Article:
If you answered YES to any of these questions, please join us on June 5th to discuss these topics and more while enjoying a free lunch! In association with the Canadian Social Economy Hub (CSEHub), the Association for Nonprofit and Social Economy Research (ANSER) and the Canadian Association for Studies in Co-operation (CASC), the Social Economy Student Network (SESN) is hosting this event for both graduate and undergraduate students at the Canadian Federation for the Humanities and Social Science Annual Congress, May 31 - June 8, on the campus of the University of British Columbia in Vancouver. The fun lunch will be provided free of charge to participants with the goals of exposing them to aspects of the Social Economy, facilitating information-sharing, networking and community-building, and offering them a chance to get to know other students and top researchers working in the field.
To register, RSVP to email@example.com with your name, location, affiliation, position, and any dietary restrictions. Spaces are limited – Register soon! Other SESN Updates:
Researcher of the month Over the past several months, CSEHub staff have been conducting brief interviews with interesting researchers whose work contributes to the Social Economy, and then posting the podcasts to the CSEHub website along with biographical notes and links to related background information. The objective of these “Researcher of the Month” profiles is to provide insight into current Social Economy research and show the friendly faces of those who are undertaking it, in order to make the work more accessible for all. The most recent featured researcher is Chipo Kangayi, graduate student working with at Linking, Learning, Leveraging (the Prairie node of CSEHub) whose Canada-wide study into the impacts of social economy initiatives involved a comprehensive mapping and measuring of the geographic spillovers of co-ops in and beyond their local communities. Previously profiles include Brendan Reimer, who examines policy affecting the social economy through his work as the Prairies&Northern Territories Coordinator of the Canadian Community Economic Development Network (CCEDNet), as well as Jacques Caillouette, a professor in the Social Work department of the University of Sherbrooke who focuses on rural sustainability and intersections with issues such as food security. If you know of a researcher that we should interview, please email secoord at uvic.ca. Ethical Purchasing Policy Activist School This past February, members of the Canadian Student Fair Trade Network organized the third annual Ethical Purchasing Policy Activist School, at Trent University in Peterborough, Ontario. The goals of this event were:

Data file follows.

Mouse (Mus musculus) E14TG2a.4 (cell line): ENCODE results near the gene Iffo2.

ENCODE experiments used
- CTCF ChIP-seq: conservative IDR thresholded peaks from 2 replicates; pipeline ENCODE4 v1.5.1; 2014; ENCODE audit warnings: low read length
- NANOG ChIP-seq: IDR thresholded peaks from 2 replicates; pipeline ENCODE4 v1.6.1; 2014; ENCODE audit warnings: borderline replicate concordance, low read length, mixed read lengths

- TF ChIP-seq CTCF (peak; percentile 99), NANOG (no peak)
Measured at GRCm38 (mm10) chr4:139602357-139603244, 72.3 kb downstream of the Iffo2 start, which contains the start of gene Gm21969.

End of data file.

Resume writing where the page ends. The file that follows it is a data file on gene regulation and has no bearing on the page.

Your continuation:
As a follow up to the Activist School, Terrance Luscombe, a student in International Development Studies at York University, prepared a report discussing impressions of the weekend’s events as well as the next steps that are required in order to sustain the movement for social and economic justice. To read the report, please click on the link below:
In addition, early in March, Luscombe was involved in a successful civil disobedience action at York University, in which students from the York Sustainable Purchasing Coalition held a sit-in outside the office of the university president. Their demands were that the university joins the Workers Rights Consortium, a third-party independent agency, as well as the Fair Labour Association. The Coalition also asked York University to use the code of conduct submitted by York students to develop a meaningful policy. For more information, please see the website of the York Sustainable Purchasing Coalition.
E-Bulletin Editorial Committee Lindsay Kearns Annie McKitrick